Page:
More funds are being earmarked for wine production in Sicilian vineland confiscated from the Mafia.
Over €1bn has been invested in a European Union-Italian project to revive land, in the southern regions of Sicily, Calabria, Puglia and Campagna, which once belonged to Mafiosi such as Michele Greco and Salvatore ‘Toto’ Riina.
The Italian government has been seizing the estates of imprisoned mafia bosses for decades though it was not until 1996 that state legislation allowed these confiscated lands and properties, worth many millions of euros, to be used for the benefit of the people.
Since then, more than 4,500 properties in have been turned over to cooperatives.
In 2001 cooperatives in the village of Corleone, 60km from Palermo, began making what they called ‘anti-Mafia’ wines from confiscated land.
A white, Tempio del Monte Jato, announced on the label that it was ‘from Sicilian land confiscated from the Mafia’ and featured the nephew of a Mafia supergrass who was murdered for his uncle’s revelations in the early 1990s.
In Verona, at the Vinitaly trade fair, wines from the Centopassi vineyards around Corleone, named after I Cento Passi, the 2000 film about the life of murdered journalist Giuseppe ‘Peppino’ Impastato, are being shown.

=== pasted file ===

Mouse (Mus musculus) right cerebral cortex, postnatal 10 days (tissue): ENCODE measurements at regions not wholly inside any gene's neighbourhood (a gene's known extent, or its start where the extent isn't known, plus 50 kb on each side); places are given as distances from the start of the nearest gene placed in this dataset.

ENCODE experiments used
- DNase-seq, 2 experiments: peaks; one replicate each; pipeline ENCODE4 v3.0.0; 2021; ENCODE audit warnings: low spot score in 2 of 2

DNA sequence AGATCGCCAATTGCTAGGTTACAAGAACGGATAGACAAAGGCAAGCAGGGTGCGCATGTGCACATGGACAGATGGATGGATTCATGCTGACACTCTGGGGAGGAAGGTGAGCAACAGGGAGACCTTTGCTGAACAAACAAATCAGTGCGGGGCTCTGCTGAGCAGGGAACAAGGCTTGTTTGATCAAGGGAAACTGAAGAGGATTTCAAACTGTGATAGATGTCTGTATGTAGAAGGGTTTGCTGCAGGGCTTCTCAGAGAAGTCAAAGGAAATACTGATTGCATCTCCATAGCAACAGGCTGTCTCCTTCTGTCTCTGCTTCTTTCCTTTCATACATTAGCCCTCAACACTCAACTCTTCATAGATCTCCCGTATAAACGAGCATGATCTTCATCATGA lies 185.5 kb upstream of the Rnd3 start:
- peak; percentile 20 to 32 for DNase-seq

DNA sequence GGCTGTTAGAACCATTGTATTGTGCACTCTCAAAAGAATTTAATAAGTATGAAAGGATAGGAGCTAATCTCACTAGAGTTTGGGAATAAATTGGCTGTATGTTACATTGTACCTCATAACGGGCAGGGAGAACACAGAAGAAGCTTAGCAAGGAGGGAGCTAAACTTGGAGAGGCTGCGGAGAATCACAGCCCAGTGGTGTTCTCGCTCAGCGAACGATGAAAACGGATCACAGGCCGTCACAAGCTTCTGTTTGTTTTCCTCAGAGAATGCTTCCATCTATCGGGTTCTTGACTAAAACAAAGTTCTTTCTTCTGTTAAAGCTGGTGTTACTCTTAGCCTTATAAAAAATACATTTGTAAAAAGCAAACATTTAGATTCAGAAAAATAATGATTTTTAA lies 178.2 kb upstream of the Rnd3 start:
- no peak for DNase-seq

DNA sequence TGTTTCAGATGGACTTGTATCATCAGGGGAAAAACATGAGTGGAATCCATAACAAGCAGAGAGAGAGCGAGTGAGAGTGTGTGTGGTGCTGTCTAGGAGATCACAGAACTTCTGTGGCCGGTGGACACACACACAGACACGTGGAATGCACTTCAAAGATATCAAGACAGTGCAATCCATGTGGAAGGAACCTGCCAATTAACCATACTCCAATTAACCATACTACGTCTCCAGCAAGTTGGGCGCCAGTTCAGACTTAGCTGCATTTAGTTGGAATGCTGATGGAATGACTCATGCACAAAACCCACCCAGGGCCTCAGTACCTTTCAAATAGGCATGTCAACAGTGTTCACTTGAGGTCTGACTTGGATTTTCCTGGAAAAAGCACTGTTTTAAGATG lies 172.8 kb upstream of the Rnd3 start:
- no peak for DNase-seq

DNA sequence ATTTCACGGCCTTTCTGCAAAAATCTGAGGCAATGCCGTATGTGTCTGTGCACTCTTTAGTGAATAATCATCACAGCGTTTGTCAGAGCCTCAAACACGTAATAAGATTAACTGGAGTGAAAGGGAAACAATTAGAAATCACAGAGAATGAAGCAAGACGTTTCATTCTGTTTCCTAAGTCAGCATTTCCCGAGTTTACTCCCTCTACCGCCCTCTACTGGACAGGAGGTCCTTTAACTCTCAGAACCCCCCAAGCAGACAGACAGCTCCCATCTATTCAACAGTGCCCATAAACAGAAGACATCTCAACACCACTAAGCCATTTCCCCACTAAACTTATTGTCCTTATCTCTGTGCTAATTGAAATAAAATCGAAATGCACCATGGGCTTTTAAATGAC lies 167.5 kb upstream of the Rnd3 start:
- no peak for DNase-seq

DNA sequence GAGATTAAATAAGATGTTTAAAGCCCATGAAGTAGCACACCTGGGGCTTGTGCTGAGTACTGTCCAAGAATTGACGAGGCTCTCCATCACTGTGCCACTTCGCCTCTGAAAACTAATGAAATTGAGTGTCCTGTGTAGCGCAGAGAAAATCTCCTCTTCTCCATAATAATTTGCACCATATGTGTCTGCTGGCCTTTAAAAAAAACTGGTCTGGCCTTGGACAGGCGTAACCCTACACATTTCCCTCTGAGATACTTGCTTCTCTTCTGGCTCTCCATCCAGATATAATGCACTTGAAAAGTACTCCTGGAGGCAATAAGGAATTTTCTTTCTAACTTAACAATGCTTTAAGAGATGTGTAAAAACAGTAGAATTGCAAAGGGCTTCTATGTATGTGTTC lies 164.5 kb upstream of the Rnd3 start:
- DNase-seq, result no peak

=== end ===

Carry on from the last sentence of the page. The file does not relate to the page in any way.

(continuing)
Each one is dedicated to a Mafia victim – and the 2009 has been singled out for praise by Italian wine guide Gambero Rosso: ‘Wine can be a means of redemption for a land exploited by the Mafia’, it says.
Around €61m has been invested under an EU-Italian Programma Operativo Nazionale Sicurezza – which operates in Sicily, Calabria, Campania and Puglia. The wine part of the project involves 125ha of vineyard.
In another project announced at the weekend, the Unicredit bank is helping toward the establishment of new vineyards on 150ha near Palermo confiscated from ex-Mafia boss Michele Greco, who died in prison in 2008.
The conversion of the land is not always easy – much of it is legally owned by banks which foreclosed on the owners when they were imprisoned. At the same time, workers have been intimidated, crops burned and dogs killed.
‘It was discouraging, but then the project did well and created opportunities to work. At that point, the mood changed and the acts of intimidation stopped,’ said Francesco Galante, a spokesman for the Libera network, an organisation dedicated to the fight against Mafia and organised crime which oversees the distribution of confiscated land.
‘What was an emblem of the economic force of the Mafia is now becoming a symbol of Sicily’s rebirth,’ Sicilian economic commissioner Gaetano Armao said.
Written by Adam Lechmere